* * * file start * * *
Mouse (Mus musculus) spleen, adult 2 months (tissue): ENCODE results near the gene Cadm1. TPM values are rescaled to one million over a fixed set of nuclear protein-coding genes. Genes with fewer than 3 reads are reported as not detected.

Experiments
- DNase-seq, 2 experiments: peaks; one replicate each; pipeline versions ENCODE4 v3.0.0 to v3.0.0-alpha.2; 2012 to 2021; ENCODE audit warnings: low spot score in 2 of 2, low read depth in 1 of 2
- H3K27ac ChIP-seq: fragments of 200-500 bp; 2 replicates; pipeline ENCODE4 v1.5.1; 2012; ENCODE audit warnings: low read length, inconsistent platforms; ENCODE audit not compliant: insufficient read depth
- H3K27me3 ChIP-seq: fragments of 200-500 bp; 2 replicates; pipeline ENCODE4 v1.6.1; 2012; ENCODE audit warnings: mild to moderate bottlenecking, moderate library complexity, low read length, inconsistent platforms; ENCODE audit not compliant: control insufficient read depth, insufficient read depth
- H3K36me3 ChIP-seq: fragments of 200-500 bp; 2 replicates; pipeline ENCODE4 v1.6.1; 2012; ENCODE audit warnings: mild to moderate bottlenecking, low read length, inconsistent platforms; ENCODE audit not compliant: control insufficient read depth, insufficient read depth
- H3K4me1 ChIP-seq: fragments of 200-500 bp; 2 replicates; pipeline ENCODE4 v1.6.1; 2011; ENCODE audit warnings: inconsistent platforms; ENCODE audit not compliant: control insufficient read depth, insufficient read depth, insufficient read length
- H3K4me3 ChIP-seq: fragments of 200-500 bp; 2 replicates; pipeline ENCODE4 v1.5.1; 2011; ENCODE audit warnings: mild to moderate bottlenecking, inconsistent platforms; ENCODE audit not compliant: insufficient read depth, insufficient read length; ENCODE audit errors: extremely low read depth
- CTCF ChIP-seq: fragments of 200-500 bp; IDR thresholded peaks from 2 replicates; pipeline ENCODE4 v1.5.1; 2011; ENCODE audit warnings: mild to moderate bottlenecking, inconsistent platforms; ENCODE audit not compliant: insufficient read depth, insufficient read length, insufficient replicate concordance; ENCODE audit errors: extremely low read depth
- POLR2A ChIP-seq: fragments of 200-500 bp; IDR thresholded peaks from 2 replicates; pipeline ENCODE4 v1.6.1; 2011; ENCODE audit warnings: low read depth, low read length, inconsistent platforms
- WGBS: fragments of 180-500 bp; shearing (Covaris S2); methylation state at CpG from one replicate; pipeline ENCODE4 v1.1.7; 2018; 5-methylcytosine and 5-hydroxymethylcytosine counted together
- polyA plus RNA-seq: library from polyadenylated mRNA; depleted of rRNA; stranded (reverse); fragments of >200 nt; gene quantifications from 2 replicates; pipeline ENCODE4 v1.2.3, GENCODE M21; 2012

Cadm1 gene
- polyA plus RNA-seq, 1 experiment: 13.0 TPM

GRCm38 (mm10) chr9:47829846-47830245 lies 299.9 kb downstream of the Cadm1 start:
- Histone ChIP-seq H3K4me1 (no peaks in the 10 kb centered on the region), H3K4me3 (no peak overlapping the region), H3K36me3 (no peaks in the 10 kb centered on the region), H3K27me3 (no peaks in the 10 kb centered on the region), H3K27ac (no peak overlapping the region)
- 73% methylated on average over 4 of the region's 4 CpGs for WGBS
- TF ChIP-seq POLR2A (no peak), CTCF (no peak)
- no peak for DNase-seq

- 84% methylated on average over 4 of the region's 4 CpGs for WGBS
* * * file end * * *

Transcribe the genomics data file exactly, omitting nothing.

Mouse (Mus musculus) spleen, adult 2 months (tissue): ENCODE results near the gene Cadm1. TPM values are rescaled to one million over a fixed set of nuclear protein-coding genes. Genes with fewer than 3 reads are reported as not detected.

Experiments
- DNase-seq, 2 experiments: peaks; one replicate each; pipeline versions ENCODE4 v3.0.0 to v3.0.0-alpha.2; 2012 to 2021; ENCODE audit warnings: low spot score in 2 of 2, low read depth in 1 of 2
- H3K27ac ChIP-seq: fragments of 200-500 bp; 2 replicates; pipeline ENCODE4 v1.5.1; 2012; ENCODE audit warnings: low read length, inconsistent platforms; ENCODE audit not compliant: insufficient read depth
- H3K27me3 ChIP-seq: fragments of 200-500 bp; 2 replicates; pipeline ENCODE4 v1.6.1; 2012; ENCODE audit warnings: mild to moderate bottlenecking, moderate library complexity, low read length, inconsistent platforms; ENCODE audit not compliant: control insufficient read depth, insufficient read depth
- H3K36me3 ChIP-seq: fragments of 200-500 bp; 2 replicates; pipeline ENCODE4 v1.6.1; 2012; ENCODE audit warnings: mild to moderate bottlenecking, low read length, inconsistent platforms; ENCODE audit not compliant: control insufficient read depth, insufficient read depth
- H3K4me1 ChIP-seq: fragments of 200-500 bp; 2 replicates; pipeline ENCODE4 v1.6.1; 2011; ENCODE audit warnings: inconsistent platforms; ENCODE audit not compliant: control insufficient read depth, insufficient read depth, insufficient read length
- H3K4me3 ChIP-seq: fragments of 200-500 bp; 2 replicates; pipeline ENCODE4 v1.5.1; 2011; ENCODE audit warnings: mild to moderate bottlenecking, inconsistent platforms; ENCODE audit not compliant: insufficient read depth, insufficient read length; ENCODE audit errors: extremely low read depth
- CTCF ChIP-seq: fragments of 200-500 bp; IDR thresholded peaks from 2 replicates; pipeline ENCODE4 v1.5.1; 2011; ENCODE audit warnings: mild to moderate bottlenecking, inconsistent platforms; ENCODE audit not compliant: insufficient read depth, insufficient read length, insufficient replicate concordance; ENCODE audit errors: extremely low read depth
- POLR2A ChIP-seq: fragments of 200-500 bp; IDR thresholded peaks from 2 replicates; pipeline ENCODE4 v1.6.1; 2011; ENCODE audit warnings: low read depth, low read length, inconsistent platforms
- WGBS: fragments of 180-500 bp; shearing (Covaris S2); methylation state at CpG from one replicate; pipeline ENCODE4 v1.1.7; 2018; 5-methylcytosine and 5-hydroxymethylcytosine counted together
- polyA plus RNA-seq: library from polyadenylated mRNA; depleted of rRNA; stranded (reverse); fragments of >200 nt; gene quantifications from 2 replicates; pipeline ENCODE4 v1.2.3, GENCODE M21; 2012

Cadm1 gene
- polyA plus RNA-seq, 1 experiment: 13.0 TPM

GRCm38 (mm10) chr9:47829846-47830245 lies 299.9 kb downstream of the Cadm1 start:
- Histone ChIP-seq H3K4me1 (no peaks in the 10 kb centered on the region), H3K4me3 (no peak overlapping the region), H3K36me3 (no peaks in the 10 kb centered on the region), H3K27me3 (no peaks in the 10 kb centered on the region), H3K27ac (no peak overlapping the region)
- 73% methylated on average over 4 of the region's 4 CpGs for WGBS
- TF ChIP-seq POLR2A (no peak), CTCF (no peak)
- no peak for DNase-seq

- 84% methylated on average over 4 of the region's 4 CpGs for WGBS